Cancer can be a scary a thing. It can be scary for patients, caregivers and those navigating the world trying to minimize their risk and that of their loved ones from this set of diseases. There is so much information out there and it’s always changing with the latest research and newest discoveries. Just keeping up with what are the current best approaches, what is real and accurate information, can be overwhelming.

Here in the new Life Apps Tumour Talk blog, I hope, with the aid of others, to demystify the mess of information that exists. I hope to separate the facts from myths and to decipher the latest research, treatments and challenges in the ongoing cancer journey.

My name is Wes Wilson. I am a Canadian cancer researcher and have been in the field since 2010. According to the National Cancer Institute, each year 14.1 million people are diagnosed with cancer. While the mortality rate of this set of diseases is decreasing as we develop new and better treatments, the incidence (or the amount of people who get it) is increasing as our population ages.

Understanding how these cancers work, what makes them different and how they form allows us to create new targeted therapies and even decrease the incidence rate by removing known causes. I have had the opportunity to study cancer at the genetic level. My research has focused on the changes in gene expression as cancer progresses. I have also looked at cancer at the cellular and molecular level, trying to discover which pathways are responsible for the formation of tumours.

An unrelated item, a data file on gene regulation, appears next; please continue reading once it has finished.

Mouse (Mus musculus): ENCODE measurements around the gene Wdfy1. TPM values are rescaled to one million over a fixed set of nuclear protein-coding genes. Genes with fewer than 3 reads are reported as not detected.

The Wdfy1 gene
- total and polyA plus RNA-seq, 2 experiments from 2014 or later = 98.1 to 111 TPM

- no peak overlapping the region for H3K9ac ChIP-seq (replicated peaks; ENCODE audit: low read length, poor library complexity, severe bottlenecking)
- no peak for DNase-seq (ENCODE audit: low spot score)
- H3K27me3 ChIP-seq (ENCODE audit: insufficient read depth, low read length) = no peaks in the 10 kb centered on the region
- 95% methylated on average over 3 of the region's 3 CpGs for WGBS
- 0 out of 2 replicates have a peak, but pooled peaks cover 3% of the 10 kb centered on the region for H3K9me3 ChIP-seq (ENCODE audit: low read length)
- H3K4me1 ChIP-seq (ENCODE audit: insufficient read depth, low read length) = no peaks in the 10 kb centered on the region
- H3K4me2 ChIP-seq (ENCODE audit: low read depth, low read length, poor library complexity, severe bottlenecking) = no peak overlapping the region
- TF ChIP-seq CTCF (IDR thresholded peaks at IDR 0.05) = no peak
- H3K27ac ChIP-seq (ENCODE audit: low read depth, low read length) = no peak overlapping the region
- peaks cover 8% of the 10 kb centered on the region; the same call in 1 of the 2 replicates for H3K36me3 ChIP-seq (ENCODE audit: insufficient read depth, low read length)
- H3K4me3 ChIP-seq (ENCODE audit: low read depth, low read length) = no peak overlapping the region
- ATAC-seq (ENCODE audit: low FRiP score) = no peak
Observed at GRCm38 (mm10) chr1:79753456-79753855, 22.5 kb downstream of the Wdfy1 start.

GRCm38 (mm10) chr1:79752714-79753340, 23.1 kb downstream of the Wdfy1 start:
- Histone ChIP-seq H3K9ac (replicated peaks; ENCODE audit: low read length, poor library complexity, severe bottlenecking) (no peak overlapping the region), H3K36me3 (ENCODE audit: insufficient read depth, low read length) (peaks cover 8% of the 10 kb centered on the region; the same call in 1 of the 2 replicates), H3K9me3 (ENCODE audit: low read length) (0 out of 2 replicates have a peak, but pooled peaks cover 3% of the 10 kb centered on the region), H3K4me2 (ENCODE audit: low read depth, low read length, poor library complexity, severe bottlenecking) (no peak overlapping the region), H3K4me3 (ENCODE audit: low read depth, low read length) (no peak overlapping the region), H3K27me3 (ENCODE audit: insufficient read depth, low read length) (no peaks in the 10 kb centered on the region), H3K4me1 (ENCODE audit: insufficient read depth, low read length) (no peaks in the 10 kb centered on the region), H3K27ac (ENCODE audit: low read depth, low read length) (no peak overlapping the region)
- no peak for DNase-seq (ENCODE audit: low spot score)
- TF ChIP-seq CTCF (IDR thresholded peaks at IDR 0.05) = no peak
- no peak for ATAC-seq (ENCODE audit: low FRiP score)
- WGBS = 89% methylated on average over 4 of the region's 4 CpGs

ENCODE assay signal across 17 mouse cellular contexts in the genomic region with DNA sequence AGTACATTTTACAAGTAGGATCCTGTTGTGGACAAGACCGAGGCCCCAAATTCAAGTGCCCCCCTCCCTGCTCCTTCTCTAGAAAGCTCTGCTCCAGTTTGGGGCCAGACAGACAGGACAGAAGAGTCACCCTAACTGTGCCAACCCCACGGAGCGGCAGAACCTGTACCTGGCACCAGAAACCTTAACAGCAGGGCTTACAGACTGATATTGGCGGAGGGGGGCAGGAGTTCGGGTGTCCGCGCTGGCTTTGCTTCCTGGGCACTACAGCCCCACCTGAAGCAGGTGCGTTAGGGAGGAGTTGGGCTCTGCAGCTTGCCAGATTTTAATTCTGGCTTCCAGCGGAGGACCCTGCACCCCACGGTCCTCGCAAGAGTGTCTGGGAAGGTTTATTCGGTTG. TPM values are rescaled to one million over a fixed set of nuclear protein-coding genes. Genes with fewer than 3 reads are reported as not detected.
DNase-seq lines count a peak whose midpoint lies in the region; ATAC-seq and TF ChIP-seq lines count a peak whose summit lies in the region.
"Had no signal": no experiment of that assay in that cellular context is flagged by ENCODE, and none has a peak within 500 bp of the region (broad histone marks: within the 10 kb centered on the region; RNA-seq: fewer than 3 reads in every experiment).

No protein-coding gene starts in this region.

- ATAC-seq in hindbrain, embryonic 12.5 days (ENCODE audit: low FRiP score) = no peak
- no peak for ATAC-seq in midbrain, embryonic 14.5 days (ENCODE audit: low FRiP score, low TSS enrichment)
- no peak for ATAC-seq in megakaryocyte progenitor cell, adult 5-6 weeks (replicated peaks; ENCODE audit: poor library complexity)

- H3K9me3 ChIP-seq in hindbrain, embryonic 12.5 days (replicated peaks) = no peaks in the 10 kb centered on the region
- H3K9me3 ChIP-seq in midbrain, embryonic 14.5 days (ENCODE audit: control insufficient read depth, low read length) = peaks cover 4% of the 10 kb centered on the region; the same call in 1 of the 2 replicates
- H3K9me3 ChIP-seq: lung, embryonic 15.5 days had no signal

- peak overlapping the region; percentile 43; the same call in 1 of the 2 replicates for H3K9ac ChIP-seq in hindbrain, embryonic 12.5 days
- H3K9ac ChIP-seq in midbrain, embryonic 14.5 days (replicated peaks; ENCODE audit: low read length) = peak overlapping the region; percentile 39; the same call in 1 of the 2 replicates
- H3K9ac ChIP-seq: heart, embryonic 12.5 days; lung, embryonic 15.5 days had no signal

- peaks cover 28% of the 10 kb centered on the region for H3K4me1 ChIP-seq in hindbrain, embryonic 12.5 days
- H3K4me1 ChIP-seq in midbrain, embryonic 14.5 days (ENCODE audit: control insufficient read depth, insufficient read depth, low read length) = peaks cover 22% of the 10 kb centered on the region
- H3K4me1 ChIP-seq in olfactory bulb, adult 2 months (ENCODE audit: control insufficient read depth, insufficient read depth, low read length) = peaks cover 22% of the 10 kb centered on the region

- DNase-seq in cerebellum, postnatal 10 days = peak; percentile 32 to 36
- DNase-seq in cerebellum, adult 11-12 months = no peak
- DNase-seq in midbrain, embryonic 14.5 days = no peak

My current work is focused on developing new treatment approaches to solid tumours using modern advancements in immunotherapy. You can hear a little bit more about my cancer work in my TEDxTalk. Studying this set of diseases has always been challenging. It is deeply rewarding work to help move our understanding of cancer towards better treatments and closer towards cures.

Along my journey I have worked across 3 continents over the past decade and have seen how various medical systems approach these problems and where shortfalls might exist along the patient pathway. As I share my experiences, I hope to pass on this information so that you can better navigate the pitfalls and have a better experience.

As we move forward with our health, there are going to be some things we can do to modify our cancer risk, and there are going to be some cancers we can’t prevent. But as published by Cancer Research UK, roughly 1 in 2 people will get cancer in their lifetime. It’s important to know the facts to keep you better equipped moving forward.

It’s a privilege to be on this journey with you. I hope to be able to remove the fog around the enigma that is cancer.